Is that not the easiest thing in the world? (And if you’re worried about choosing a costume that requires you to look glum and melancholy, remember that Hamlet also “puts an antic disposition on,” which sounds like a good excuse if you want to go crazy on the dance floor.) I will also point out that Hamlet is a unisex costume – women have been playing Hamlet for hundreds of years. And, if you’re used to thinking of Hamlet as a slim fellow and you’re worried you may not have the physique to dress as him, check out this article arguing that Shakespeare may have intended an overweight Hamlet.

The Soothsayer and Caesar (Thomasina Clarke & Raphael Nash Thompson) in the 2006 St. Louis Shakespeare Festival production. Photo by J. David Levy.

The Soothsayer and Caesar (Thomasina Clarke & Raphael Nash Thompson) in the 2006 St. Louis Shakespeare Festival production. Photo by J. David Levy.

Julius Caesar & Soothsayer. You know what’s a ridiculously easy costume? A bedsheet toga. You know how you can jazz up your bedsheet toga so that it doesn’t look like such a lazy cliché? Get a Halloween blood-makeup kit and paint stab wounds on your arms and torso, and you’re Julius Caesar! If you can, go with a friend who accessorizes his/her toga with fortuneteller-style scarves and jewelry, to portray the Soothsayer. This is my idea of a cute couples’ costume, and I’m not sure I want to know what that says about me.

elizabeth-taylors-style-cat-on-a-hot-tin-roof-6

Brick’s blue bathrobe is an easy Halloween costume for a lazy dude, too. Paul Newman and Elizabeth Taylor in “Cat on a Hot Tin Roof.”

Stanley Kowalski / Maggie the Cat. If you want a sexy costume this Halloween, no characters from 20th-century theater are hotter than these two. For Stanley: wear Levis and a torn, sweaty undershirt, and stand in the rain yelling “STELLA!” For Maggie: wear a white ‘50s slip (available at any vintage store); carry a tumbler of whiskey; pose in doorways.

Stanley knows how to party. Marlon Brando in

I realize that suggesting you dress up as Stanley Kowalski is tantamount to suggesting that you dress up as a Sexy Rapist, and yet, I’m doing it anyway. Marlon Brando in “A Streetcar Named Desire.”

The hitch: These costumes are so simple that they really only work if you’re as hot as the young Marlon Brando or Elizabeth Taylor.

Natalie Dessay as Violetta and Matthew Polenzani as Alfredo in

The amazing Natalie Dessay as Violetta and Matthew Polenzani as Alfredo in “La Traviata” at the Met.
Photo: Marty Sohl/Metropolitan Opera

The Lady of the Camellias. Maybe this is cheating, because this character originated in a novel, not a play. But I think the play, sometimes known in the English-speaking world as Camille, has become more famous than the novel, so I’m including it. And lest you say “But in order to be Camille, don’t I have to find a hoop skirt and a corset and do my hair in corkscrew curls? That’s not easy!” I will point out that the French title of the play translates as The Lady with the Camellias. That’s all you need. A lady, and (silk) camellias. (And probably some other clothing too; I don’t want these suggestions to get anyone arrested for public indecency.) Traditional productions of Camille and the opera that’s based on it, La Traviata, do require hoop skirts and corsets, but there’ve been modern productions with updated costumes – in the Metropolitan Opera’s current production, the heroine wears a red cocktail dress with a white camellia tucked at her bosom. If you’ve got a sexy red dress in your own closet, go to the craft store, get some faux camellias, put them in your hair or your cleavage, and voila.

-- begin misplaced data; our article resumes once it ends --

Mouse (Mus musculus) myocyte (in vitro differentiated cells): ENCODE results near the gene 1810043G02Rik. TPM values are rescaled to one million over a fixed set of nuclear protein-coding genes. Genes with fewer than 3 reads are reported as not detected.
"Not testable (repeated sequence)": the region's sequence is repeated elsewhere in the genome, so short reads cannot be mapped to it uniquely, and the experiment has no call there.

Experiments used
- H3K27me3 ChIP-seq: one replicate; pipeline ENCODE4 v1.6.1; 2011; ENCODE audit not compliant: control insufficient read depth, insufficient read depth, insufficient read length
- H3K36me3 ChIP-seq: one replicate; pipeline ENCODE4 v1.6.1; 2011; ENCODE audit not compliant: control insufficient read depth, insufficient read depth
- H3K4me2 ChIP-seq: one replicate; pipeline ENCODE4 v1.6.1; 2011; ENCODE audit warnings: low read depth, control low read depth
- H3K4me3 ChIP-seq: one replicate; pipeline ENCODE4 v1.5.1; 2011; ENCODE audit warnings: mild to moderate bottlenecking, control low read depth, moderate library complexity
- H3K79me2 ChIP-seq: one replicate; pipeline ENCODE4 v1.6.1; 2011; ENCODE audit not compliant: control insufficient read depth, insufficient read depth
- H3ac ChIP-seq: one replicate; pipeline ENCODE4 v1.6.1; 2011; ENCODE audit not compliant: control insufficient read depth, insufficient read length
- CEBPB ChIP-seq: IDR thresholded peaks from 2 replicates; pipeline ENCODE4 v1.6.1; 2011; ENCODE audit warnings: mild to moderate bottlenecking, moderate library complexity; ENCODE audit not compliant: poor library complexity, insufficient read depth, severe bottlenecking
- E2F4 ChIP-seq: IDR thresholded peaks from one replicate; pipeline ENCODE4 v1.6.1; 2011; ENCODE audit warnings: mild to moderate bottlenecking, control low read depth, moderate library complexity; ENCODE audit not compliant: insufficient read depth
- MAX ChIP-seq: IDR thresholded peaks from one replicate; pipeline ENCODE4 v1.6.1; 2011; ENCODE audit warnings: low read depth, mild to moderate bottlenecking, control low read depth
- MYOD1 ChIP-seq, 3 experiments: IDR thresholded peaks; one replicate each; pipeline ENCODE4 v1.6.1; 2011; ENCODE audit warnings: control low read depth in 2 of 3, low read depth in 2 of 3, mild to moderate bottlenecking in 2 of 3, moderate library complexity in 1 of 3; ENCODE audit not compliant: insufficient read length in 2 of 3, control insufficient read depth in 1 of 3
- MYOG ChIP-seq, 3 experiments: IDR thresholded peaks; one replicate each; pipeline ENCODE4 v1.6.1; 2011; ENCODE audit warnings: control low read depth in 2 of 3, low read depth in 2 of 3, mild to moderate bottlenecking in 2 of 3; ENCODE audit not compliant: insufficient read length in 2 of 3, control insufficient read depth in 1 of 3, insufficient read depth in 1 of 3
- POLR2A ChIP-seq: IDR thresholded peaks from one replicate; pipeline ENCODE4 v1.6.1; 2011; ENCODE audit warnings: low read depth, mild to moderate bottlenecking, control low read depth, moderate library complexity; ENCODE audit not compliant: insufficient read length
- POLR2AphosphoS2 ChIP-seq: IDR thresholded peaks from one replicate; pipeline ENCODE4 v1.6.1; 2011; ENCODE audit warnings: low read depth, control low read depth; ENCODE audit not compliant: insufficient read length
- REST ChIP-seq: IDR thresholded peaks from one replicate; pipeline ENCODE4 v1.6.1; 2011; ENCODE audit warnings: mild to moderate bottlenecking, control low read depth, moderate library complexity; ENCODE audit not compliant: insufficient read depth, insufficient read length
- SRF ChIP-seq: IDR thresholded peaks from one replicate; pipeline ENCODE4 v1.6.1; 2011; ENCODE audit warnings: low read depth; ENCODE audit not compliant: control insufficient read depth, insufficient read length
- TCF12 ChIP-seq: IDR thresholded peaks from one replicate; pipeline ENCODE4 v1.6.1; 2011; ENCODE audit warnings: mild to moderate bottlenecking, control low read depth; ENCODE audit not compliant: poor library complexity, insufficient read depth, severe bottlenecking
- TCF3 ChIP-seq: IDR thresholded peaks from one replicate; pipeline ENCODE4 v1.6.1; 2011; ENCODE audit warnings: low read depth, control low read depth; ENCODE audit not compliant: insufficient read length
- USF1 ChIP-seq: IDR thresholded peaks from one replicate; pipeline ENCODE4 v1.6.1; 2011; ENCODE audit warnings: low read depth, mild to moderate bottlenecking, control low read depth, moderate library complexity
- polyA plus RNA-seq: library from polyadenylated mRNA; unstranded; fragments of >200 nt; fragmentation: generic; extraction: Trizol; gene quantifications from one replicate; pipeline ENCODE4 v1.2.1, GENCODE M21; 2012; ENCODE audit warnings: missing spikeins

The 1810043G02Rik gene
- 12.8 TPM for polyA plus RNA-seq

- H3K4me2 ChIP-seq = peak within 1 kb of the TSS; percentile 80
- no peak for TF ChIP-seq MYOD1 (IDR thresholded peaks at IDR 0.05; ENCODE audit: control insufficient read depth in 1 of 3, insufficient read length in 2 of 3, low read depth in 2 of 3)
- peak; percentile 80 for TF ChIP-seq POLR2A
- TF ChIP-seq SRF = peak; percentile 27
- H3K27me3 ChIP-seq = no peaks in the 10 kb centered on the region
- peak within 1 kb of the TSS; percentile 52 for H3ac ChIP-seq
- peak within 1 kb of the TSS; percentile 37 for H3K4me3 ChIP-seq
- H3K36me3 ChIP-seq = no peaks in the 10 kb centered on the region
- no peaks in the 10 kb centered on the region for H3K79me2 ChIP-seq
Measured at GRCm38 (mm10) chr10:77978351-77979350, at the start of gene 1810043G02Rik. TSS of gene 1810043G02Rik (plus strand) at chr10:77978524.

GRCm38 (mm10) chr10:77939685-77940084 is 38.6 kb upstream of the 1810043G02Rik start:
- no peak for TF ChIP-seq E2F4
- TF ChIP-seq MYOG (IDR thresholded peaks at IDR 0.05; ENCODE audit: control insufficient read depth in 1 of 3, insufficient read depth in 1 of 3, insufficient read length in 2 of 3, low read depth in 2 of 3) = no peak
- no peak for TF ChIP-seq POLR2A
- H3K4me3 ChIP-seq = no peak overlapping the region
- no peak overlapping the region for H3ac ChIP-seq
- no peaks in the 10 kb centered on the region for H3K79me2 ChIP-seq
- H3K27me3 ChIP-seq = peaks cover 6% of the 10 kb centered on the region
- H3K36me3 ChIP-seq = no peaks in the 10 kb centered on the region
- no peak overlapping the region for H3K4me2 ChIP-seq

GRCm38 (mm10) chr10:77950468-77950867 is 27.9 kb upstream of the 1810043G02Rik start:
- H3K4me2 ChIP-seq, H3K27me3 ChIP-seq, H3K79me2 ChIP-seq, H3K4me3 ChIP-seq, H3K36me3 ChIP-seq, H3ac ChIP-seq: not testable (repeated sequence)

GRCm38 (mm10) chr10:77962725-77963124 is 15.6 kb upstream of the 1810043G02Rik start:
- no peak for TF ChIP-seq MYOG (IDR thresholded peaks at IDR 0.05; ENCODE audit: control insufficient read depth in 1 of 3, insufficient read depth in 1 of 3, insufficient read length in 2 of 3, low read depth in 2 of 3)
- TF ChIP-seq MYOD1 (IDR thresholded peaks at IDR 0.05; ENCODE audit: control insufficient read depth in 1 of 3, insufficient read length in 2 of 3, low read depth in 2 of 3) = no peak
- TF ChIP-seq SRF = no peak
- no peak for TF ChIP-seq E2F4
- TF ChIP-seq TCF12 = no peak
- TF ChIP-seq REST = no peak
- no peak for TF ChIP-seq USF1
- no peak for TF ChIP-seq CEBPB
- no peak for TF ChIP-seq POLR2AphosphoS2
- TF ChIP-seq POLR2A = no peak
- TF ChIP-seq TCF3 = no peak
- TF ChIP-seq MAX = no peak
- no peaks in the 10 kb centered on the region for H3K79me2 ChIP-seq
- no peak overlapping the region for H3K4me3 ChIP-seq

Charles Ludlam: the most famous Camille of the late 20th century.

Charles Ludlam: the most famous Camille of the late 20th century.

This can be a unisex costume, too! Charles Ludlam, founder of the “Theater of the Ridiculous,” became famous for playing Camille in a low-cut dress that revealed his hairy chest.

Marissa Skudlarek is a San Francisco-based playwright and arts writer. She won’t be dressing up as a theatrical character this Halloween, but she will be wearing the platinum wig that she originally wore in The Desk Set this summer — does that count? For more: visit marissabidilla.blogspot.com or Twitter @MarissaSkud.

Everything Is Already Something Week 59: Haiku for Auditions

Allison Page brings poetry to the audition process.

Monologues are dumb
Wait you want me to cold read
I miss monologues

Oh please don’t make me
Reading with him is torture
Give me the tall one

Sixty five actors
Hot stuffy hallway of sweat
Rabid dogs who read

To be or not to—
Oh god I forgot the rest
To be or not to—

Don’t make me watch them
I’ll just sign people in k
I can’t take it man

I wore extensions
I totally look 13
Cast me now I’m teen

Don’t let them see fear
Show your teeth for aggression
I hope it’s working

Oh no not this guy
Summer of ’13 he saw
I tripped into poop

To be or not to—
I think I got it this time
Or not to pee — damn

Did not dress to move
Swing dancing in pencil skirt
Fetch me a seamstress

It’s Spanish oh boy
Uh no habla espanol
Si si si si si

Scene calls for kissing
Who kisses at auditions
He wouldn’t—mmmfffff

To be or not to—
Oh god am I wearing pants
—That is the pants—shit

Oh great she’s here blech
Might as well give it to her
Shiny hair kill me

To be or not to be—
Nailing it so hard right now
THAT IS THE QUESTION

They’re releasing me
They must know they’re casting me
Or the opposite

Allison Page is an actor/writer/person. You can catch her as Bunny Watson in THE DESK SET at the EXIT Theater now through July 25th!